Walmart to quit selling e-cigarettes amid vaping backlash

NEW YORK — Walmart is getting out of the vaping business.

The nation’s largest retailer said Friday that it will stop selling electronic cigarettes at its namesake stores and Sam’s Clubs when it sells out its current inventory.

The nation’s largest retailer said the move is due to “growing federal, state and local regulatory complexity” regarding vaping products. It also comes after several hundred people have mysteriously fallen ill after vaping, and eight have died.

Walmart’s decision is the latest blow to the vaping industry, which has tried to position its products as healthier alternatives to smoking cigarettes, which are responsible for 480,000 deaths a year, according to the Centers for Disease Control and Prevention.

But the industry has come under increased scrutiny after the deaths and illnesses — along with a surge in underage vaping.

President Donald Trump has proposed a federal ban on flavoured e-cigarettes and vaping products. Michigan banned the sale of flavoured e-cigarettes this week. In June, San Francisco became the first major U.S. city to ban the sale of electronic cigarettes.

The bulk of e-cigarettes are sold through vape shops, which number about 115,000 nationwide, with additional outlets including drug stores, grocery stores and tobacco outlets, industry experts say.

E-cigarettes represent a very small part of Walmart’s nicotine business, which also includes traditional cigarettes, smokeless tobacco and nicotine gum, so the impact on the retailer will be small.

But, it will be difficult for vaping companies to replace that access to shoppers given Walmart’s size, said Greg Portell, global lead partner in the consumer and retail practice of A.T. Kearney, a strategy and management consulting firm.

“Walmart’s size and scale makes their decisions about what products to carry meaningful for the impacted products,” Portell said. “Vaping companies will be especially challenged given the lack of direct consumer access.”

The Vapor Technology Association, a trade group, was quick to slam Walmart’s move against vaping products while keeping cigarettes on its shelves.

“The fact that Walmart is reducing access for adult smokers to regulated vapour products while continuing to sell combustible cigarettes is irresponsible,” Tony Abboud, executive director of the association, said in a statement. “This will drive former adult smokers to purchase more cigarettes.”

More than 500 people have been diagnosed with breathing illnesses after using e-cigarettes and other vaping devices, according to U.S. health officials. An eighth death was reported this week. But health officials still have not identified the cause.

In July, Walmart, which is based in Bentonville, Arkansas, raised the minimum age to purchase tobacco products, including all e-cigarettes, to 21. It also said then that it was in the process of discontinuing the sale of fruit- and dessert-flavoured electronic nicotine delivery systems.

The moves come as Walmart is trying to become a better corporate citizen. It has adopted measures to become more environmentally friendly. It thrust itself in the country’s gun control debate after a mass shooting at one of its stores killed 22 customers in August. Earlier this month it decided to discontinue sales of certain gun ammunition and requested customers no longer openly carry firearms in its stores, even where state laws allow it.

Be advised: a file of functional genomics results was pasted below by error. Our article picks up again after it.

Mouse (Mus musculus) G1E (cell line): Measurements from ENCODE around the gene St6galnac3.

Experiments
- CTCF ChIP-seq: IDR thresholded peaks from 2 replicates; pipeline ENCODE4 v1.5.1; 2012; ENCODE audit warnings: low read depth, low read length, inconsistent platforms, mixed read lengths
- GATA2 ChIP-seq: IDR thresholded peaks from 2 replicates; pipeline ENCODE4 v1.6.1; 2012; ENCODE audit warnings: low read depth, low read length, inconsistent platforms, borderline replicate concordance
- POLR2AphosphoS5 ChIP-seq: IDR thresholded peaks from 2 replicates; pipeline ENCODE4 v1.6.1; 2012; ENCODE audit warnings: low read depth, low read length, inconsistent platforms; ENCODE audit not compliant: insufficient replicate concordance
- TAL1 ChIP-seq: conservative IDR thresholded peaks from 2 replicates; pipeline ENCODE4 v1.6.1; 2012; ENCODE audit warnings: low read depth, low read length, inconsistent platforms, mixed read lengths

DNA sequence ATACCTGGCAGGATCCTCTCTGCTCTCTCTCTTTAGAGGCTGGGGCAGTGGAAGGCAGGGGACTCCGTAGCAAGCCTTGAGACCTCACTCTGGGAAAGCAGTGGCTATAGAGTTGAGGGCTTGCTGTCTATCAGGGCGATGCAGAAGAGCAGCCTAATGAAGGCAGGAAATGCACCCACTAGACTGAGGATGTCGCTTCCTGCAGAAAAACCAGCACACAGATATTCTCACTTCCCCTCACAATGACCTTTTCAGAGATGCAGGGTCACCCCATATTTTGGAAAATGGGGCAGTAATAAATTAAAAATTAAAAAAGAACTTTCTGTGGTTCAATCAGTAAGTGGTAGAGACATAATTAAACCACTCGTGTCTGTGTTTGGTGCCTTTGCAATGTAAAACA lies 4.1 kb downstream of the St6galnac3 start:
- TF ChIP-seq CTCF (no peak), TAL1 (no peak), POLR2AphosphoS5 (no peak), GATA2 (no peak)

“Increasingly, consumer companies are blurring the line between business and social decisions,” Portell added. “As the risks associated with new categories like vaping become more well known, we would expect retailers to make decisions on what role they want to play in those risks.”

Target says it doesn’t sell electronic cigarettes. CVS Health got out of the cigarette business five years ago, and says it doesn’t sell any vaping devices.

Just Posted

Margaret Atwood, Bernardine Evaristo named joint winners of Booker Prize

LONDON — Canadian literary star Margaret Atwood is sharing the Booker Prize… Continue reading

Ex-National Security Council official testifying to Congress

WASHINGTON — Fiona Hill, a former top National Security Council expert on… Continue reading

Trump orders Turkey sanctions; US scrambles for Syria exit

WASHINGTON — Targeting Turkey’s economy, President Donald Trump announced sanctions Monday aimed… Continue reading

Officer who shot naked man found not guilty of murder

DECATUR, Ga. — A former Georgia police officer who fatally shot an… Continue reading

13 police killed by suspected cartel gunmen in west Mexico

MEXICO CITY — At least 13 police officers were killed and three… Continue reading

Your community calendar

Wednesday Red Deer River Naturalists Flower Focus Group Meeting. When: Oct. 16… Continue reading

Opinion: Dangerous talk from Singh

Federal NDP Leader Jagmeet Singh already lacked credibility by ignoring any attempt… Continue reading

Cooper leads Eskimos to win over Lions and final berth in CFL playoffs

Eskimos 19 Lions 6 EDMONTON — It wasn’t the prettiest victory, but… Continue reading

Margaret Atwood, Bernardine Evaristo named joint winners of Booker Prize

LONDON — Canadian literary star Margaret Atwood is sharing the Booker Prize… Continue reading

Ex-National Security Council official testifying to Congress

WASHINGTON — Fiona Hill, a former top National Security Council expert on… Continue reading

Trump orders Turkey sanctions; US scrambles for Syria exit

WASHINGTON — Targeting Turkey’s economy, President Donald Trump announced sanctions Monday aimed… Continue reading

Officer who shot naked man found not guilty of murder

DECATUR, Ga. — A former Georgia police officer who fatally shot an… Continue reading

13 police killed by suspected cartel gunmen in west Mexico

MEXICO CITY — At least 13 police officers were killed and three… Continue reading

Most Read